A Windows Surface tablet? Has a USB port. Lets me keep files the traditional way. I don't have to go to my "App Store" to download stuff.
  14. The only problem with the Windows Tablet is Windows 8/8.1, IMHO. Of course I think Windows 7 was the finest they ever made, with XP the second finest.

    I also use a Mac, but I was raised on Windows.
  15. fisticuffs

    fisticuffs Guest Commercial User

    May 3, 2011
    Madison, WI

    You are getting what I'm saying...
    A Dropbox folder on your PC is one less step than your USB drive. A Dropbox account is just a USB drive in the sky. You save these files there, in the same structure you have them now and they will always stay insync on all of your devices, and you can access them from any internet browser. To me, your way (regardless of how long you've been doing it) is the inefficient way with lots of tedious extra steps. I don;t know how you can know what you need when you seem to be so ignorant of the options? I guess the steam engine was what some people needed too...

    Have fun with your Surface tablet. I'm guessing you'll be back here complaining about it shortly. I had one, they aren't great. they suck as computers AND as tablets. At least the iPad is good at what it is.
  16. MJ5150

    MJ5150 Moderator Staff Member Gold Supporting Member

    Apr 12, 2001
    Olympia, WA
    I love my Dell Venue, Windows 8.1 Pro.

  17. Selta


    Feb 6, 2002
    Pacific Northwet
    Absolutely no need to be so cold/rude here. The OP does not want to use Dropbox... it's not for him, so stop trying to convince him he should use it. I completely understand his position... if you're on DSL or similar, uploading and downloading large files constantly is not idea. Nor does he want to use an app to manage his files. I can relate to that, as most have a very disorganized back end on things, which make working on the file system level a complete PITA. If the iPad just natively had a nice folder structure it'd be fine for OP, I believe. But it doesn't, therefore, it's not a good product for him.
    I do feel the Surface would be good for him. It'll have Windows on it, which he is likely already familiar with, so he can setup the folder structure as he wants. He may need to get acquainted with Windows 8.1, but anyone that spends a decent amount of time with it will get their bearings pretty quickly.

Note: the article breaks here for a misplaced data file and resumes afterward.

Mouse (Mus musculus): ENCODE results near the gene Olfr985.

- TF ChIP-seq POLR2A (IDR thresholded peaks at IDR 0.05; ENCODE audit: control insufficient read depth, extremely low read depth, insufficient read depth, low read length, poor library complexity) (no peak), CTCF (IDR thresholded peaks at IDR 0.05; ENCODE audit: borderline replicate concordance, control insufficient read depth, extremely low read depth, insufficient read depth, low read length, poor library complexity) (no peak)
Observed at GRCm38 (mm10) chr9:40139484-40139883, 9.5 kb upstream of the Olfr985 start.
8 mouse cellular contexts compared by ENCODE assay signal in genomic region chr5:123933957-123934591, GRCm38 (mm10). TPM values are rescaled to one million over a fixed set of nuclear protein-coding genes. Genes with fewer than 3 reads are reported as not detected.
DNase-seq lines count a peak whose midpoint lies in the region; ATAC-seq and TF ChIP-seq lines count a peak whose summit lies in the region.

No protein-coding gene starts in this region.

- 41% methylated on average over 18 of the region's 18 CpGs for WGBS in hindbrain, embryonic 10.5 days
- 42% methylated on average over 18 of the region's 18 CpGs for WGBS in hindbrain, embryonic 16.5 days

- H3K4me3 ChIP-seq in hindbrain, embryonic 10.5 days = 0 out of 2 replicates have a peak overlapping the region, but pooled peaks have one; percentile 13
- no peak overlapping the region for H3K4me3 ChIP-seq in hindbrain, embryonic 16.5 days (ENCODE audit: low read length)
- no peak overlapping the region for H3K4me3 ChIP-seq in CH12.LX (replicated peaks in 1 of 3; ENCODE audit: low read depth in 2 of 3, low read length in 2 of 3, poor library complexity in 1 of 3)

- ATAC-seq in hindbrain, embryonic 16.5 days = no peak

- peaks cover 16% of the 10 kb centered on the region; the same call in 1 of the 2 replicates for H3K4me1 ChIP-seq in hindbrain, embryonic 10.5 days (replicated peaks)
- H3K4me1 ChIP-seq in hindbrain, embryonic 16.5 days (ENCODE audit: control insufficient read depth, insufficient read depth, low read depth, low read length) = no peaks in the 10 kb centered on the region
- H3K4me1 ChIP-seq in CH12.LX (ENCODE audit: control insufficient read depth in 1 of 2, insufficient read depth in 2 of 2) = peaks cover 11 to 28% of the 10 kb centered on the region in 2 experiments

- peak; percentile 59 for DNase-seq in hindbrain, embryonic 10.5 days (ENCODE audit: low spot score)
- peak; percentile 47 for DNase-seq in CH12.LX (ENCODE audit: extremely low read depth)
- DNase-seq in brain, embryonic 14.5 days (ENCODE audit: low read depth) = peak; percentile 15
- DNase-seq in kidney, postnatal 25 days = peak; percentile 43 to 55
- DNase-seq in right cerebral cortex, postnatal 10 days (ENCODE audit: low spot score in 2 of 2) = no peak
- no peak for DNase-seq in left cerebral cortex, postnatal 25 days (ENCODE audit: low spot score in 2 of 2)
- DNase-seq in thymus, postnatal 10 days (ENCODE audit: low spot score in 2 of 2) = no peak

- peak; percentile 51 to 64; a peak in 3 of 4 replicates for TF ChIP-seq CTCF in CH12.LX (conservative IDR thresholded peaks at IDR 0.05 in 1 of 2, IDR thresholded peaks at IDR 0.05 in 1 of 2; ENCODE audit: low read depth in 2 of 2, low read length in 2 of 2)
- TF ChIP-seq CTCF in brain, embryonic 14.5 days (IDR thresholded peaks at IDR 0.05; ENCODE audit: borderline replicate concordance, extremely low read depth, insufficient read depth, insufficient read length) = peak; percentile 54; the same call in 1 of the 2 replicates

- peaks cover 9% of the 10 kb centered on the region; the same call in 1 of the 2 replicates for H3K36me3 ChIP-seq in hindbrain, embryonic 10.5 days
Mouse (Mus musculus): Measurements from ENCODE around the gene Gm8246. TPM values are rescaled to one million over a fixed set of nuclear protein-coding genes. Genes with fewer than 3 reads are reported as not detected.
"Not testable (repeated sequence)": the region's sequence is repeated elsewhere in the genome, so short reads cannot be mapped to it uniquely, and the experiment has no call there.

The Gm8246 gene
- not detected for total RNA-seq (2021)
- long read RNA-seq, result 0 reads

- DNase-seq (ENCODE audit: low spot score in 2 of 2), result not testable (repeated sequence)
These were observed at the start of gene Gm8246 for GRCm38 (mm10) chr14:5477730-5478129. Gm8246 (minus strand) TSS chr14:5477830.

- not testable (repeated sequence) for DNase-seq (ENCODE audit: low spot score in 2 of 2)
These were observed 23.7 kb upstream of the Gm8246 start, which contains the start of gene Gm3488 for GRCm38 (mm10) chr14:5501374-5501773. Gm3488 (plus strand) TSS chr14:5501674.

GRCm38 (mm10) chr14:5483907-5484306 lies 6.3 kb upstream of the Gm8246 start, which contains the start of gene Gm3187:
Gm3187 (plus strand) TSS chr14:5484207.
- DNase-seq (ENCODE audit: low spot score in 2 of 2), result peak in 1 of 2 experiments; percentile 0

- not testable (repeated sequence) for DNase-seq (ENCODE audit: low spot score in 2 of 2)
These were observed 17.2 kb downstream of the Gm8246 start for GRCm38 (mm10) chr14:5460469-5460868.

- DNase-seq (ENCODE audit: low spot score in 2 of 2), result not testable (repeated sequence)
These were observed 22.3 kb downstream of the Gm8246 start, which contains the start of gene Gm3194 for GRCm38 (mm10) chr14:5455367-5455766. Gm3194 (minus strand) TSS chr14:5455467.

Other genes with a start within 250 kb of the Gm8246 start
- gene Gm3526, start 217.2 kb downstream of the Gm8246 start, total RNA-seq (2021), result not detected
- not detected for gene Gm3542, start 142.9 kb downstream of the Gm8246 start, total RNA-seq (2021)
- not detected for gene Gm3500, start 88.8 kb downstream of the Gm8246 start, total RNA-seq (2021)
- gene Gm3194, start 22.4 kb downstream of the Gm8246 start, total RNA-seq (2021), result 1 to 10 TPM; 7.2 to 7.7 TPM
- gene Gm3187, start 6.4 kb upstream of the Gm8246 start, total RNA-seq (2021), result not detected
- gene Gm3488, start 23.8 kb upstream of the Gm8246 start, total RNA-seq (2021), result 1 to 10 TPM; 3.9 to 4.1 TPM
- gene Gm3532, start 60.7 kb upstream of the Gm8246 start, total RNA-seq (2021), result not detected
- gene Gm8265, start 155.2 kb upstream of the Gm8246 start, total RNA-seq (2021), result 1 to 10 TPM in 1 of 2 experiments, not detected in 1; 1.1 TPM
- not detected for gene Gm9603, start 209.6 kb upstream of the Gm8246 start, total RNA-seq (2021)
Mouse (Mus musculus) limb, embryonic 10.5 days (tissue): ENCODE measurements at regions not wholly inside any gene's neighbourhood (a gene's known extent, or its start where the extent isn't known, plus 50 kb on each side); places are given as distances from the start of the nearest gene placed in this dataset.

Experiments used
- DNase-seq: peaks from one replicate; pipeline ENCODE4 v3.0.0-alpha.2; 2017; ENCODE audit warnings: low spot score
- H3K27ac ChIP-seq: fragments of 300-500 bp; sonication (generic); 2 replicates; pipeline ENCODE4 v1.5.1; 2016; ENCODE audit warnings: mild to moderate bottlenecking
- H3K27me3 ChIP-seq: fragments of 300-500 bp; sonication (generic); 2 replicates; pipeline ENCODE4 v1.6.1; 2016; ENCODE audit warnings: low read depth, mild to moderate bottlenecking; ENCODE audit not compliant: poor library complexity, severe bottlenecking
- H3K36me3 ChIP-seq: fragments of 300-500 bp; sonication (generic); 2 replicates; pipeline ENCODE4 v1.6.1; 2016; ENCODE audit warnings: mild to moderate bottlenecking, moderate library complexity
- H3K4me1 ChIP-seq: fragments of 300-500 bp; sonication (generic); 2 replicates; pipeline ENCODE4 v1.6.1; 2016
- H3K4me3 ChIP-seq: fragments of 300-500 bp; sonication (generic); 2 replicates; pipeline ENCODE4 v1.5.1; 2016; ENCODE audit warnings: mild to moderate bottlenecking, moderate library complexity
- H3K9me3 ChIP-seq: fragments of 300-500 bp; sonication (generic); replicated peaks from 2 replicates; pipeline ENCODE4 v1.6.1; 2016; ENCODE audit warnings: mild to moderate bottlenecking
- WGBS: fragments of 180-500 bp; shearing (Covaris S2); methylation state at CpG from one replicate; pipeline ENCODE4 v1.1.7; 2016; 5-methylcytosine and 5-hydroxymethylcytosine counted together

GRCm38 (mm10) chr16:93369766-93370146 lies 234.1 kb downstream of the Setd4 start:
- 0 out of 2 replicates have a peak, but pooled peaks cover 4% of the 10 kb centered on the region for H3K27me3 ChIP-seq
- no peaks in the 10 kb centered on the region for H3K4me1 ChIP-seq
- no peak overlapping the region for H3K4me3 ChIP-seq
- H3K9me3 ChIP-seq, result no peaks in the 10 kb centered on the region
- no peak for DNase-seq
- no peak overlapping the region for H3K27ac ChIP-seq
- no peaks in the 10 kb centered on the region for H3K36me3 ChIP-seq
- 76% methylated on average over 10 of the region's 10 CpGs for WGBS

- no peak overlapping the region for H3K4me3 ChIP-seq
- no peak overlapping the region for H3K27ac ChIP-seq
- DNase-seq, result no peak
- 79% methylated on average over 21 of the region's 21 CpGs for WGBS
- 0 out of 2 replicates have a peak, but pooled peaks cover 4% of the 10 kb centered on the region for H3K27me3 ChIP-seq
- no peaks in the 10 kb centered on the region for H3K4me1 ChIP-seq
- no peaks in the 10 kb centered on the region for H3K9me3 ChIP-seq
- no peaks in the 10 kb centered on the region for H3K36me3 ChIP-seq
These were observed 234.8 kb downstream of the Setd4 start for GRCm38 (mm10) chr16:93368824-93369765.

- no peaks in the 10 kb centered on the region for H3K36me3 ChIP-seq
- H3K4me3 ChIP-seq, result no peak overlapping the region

nashvillebill likes this.
  18. I have a couple of major problems with the Cloud computing concept. First, it depends upon your ability to access the Internet. No Internet service means no Cloud access--and there's a ton of places still around that do not have cell phone coverage (furthermore, I'm just using the iPad on my home wifi, not on a cell phone plan).

    Second, do we *really* want all our documents out there where the whole world potentially could get to them? The "Cloud Computing" concept has really been around for decades, and despite the hype, never has taken off. It's an outgrowth of the "dumb terminal" concept used before PC's were dirt cheap.

    I have used Dropbox many times at work for transmitting files that are too big to email: it works...but transferring large numbers of files via Dropbox is slow. And in the end, I still would be faced with the organizational issue.

    For now, I may just try to transfer PDF's across with their iTunes. Then I can make and organize libraries with their iBooks. Still, unless I convert everything into PDF, I won't have everything I need. Meh. I will give the iPad a chance, but it's not looking as promising as I had hoped when it was given to me.
  19. INTP


    Nov 28, 2003
    Dallas, TX
    I'm of two minds of the subject of hierarchical organization of data on physical media vs. having everything virtually addressable via metadata. In a sense the file path(folder)/location is just a pointer to a location on a physical media, and the path(folder) isn't really a physical location (although the physical drive limits the location down a bit. It isn't really a location, it just seems like one to users.